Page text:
This is why the first scene doesn't work. Indeed Carlebach did enter from the back of any synagogue, but without the hoopla of a dance entourage jumping with skillful somersaults. It was acappella, maybe humming a story, a story like the Holy Hunchback, the disciple of the Piacezna Rebbe, the Rebbe of the Warsaw Ghetto, who once told his hundreds of followers that the holiest thing in the world is to do somebody else a favor. Carlebach would hum the details of the story, while touching every face that he could. He would walk slow and say, “I've been waiting my whole life to meet you, my holy brother/my holy sister.” And when he touched your face with this exclamation, you believed it! That’s the entrance the Singing Rabbi deserves, with the Holy Beggars really begging and followed by the beggar strumming on the guitar that she gave him. This would really tie into the recording studio scene that features his difficulty with modern musical presentations.
Watch the beginning of this video to see Carlebach miss the cue in person: http://www.youtube.com/watch?v=U6uOlDwvijM
The Holy Beggars are impressive in their choreography, but Carlebach called every beggar holy, and he emptied his pockets for them in the streets, because he believed that one of them could actually be the prophet Elijah coming back to serve the world. That reference is missing and it could also be included in the opening scene. The hoopla in the present opening introduces an orgiastic energy with no foreplay.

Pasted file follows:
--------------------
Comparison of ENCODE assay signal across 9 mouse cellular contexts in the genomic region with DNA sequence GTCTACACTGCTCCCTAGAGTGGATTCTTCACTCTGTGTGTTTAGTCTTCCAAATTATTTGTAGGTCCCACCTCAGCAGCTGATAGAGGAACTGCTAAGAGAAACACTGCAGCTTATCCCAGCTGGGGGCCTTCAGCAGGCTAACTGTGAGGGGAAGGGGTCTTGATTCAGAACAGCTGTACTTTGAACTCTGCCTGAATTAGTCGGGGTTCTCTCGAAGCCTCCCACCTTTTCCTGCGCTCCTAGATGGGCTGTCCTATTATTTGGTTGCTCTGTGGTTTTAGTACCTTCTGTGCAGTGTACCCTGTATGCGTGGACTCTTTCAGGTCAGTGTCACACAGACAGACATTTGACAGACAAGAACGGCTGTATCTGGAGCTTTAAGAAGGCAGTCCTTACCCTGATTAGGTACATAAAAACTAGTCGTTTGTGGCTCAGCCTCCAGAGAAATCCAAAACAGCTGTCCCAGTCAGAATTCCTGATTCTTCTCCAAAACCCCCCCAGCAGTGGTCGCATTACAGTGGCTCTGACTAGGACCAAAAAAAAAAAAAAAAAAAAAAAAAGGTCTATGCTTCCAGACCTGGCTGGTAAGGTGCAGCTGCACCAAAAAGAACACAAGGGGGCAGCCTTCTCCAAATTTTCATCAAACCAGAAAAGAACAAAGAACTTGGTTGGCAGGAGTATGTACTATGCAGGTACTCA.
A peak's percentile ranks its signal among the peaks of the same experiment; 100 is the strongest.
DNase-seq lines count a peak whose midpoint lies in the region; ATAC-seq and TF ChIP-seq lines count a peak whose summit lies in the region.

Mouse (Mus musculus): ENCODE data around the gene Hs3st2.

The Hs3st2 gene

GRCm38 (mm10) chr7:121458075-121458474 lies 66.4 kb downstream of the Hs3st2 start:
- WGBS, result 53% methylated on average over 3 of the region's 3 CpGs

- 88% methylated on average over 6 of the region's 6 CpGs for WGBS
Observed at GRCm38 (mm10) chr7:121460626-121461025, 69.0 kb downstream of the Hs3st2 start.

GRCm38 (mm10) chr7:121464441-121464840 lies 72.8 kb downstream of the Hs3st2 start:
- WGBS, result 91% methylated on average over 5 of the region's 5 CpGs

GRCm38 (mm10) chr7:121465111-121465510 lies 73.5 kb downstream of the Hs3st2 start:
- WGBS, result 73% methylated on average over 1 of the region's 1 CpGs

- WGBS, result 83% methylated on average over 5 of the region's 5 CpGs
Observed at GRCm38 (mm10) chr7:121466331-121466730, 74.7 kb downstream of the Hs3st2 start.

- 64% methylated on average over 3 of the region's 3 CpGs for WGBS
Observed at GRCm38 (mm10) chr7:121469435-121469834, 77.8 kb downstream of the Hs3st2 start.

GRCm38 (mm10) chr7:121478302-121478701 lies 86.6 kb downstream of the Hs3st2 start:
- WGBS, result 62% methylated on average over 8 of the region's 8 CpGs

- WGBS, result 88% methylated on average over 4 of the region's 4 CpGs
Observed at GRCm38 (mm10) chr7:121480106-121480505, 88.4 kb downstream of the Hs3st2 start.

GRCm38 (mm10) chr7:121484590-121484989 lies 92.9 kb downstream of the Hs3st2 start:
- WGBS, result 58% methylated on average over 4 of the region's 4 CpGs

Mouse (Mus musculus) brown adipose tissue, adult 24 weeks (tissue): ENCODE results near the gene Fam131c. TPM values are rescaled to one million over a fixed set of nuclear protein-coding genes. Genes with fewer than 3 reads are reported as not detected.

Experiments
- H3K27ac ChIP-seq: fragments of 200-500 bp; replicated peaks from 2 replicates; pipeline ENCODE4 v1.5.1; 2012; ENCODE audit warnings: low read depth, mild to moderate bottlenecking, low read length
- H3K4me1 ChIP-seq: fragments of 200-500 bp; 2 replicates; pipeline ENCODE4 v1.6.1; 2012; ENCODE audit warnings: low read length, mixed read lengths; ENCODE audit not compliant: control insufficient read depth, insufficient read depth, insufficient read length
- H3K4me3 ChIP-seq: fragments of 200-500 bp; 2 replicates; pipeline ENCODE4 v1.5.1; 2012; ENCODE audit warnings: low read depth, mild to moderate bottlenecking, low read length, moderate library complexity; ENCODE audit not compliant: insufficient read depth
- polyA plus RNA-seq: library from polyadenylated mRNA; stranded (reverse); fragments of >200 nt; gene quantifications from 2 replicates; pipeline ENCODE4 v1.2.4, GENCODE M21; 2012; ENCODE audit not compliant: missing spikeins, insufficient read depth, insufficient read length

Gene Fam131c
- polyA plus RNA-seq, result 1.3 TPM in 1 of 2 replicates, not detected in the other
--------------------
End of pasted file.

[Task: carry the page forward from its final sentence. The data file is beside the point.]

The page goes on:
Eric Anderson succeeds in channeling Carlebach’ s spirit and struggle, by ranging from a shy twinkle during many touching moments to full frontal Shlomo dancing with abandon.
Amber Iman’s Nina Simone is a rare combination of class and guts with a great voice. Zarah Mahler’s range of voice and mood is the highlight of her solo, “I was a Sparrow” in the second act.
The choreography by Benoi-Swan Pouffer as danced by the Holy Beggars adapts to the church and synagogue alike. Watch the feet of the gal with the mike as she follows Anderson around the stage during the recording studio scene. That scene is worth the price of admission alone.
Bring the show to Boston please!
This Youtube video demonstrates Carlebach's story telling approach: http://www.youtube.com/watch?v=z1qMGsJSUtghttp:
Neshama Carlebach can be heard singing Shlomo Carlebach’ s "Return Again," a melody so widely spread, that many people did not know he wrote it. http://www.neshamacarlebach.com/home.htm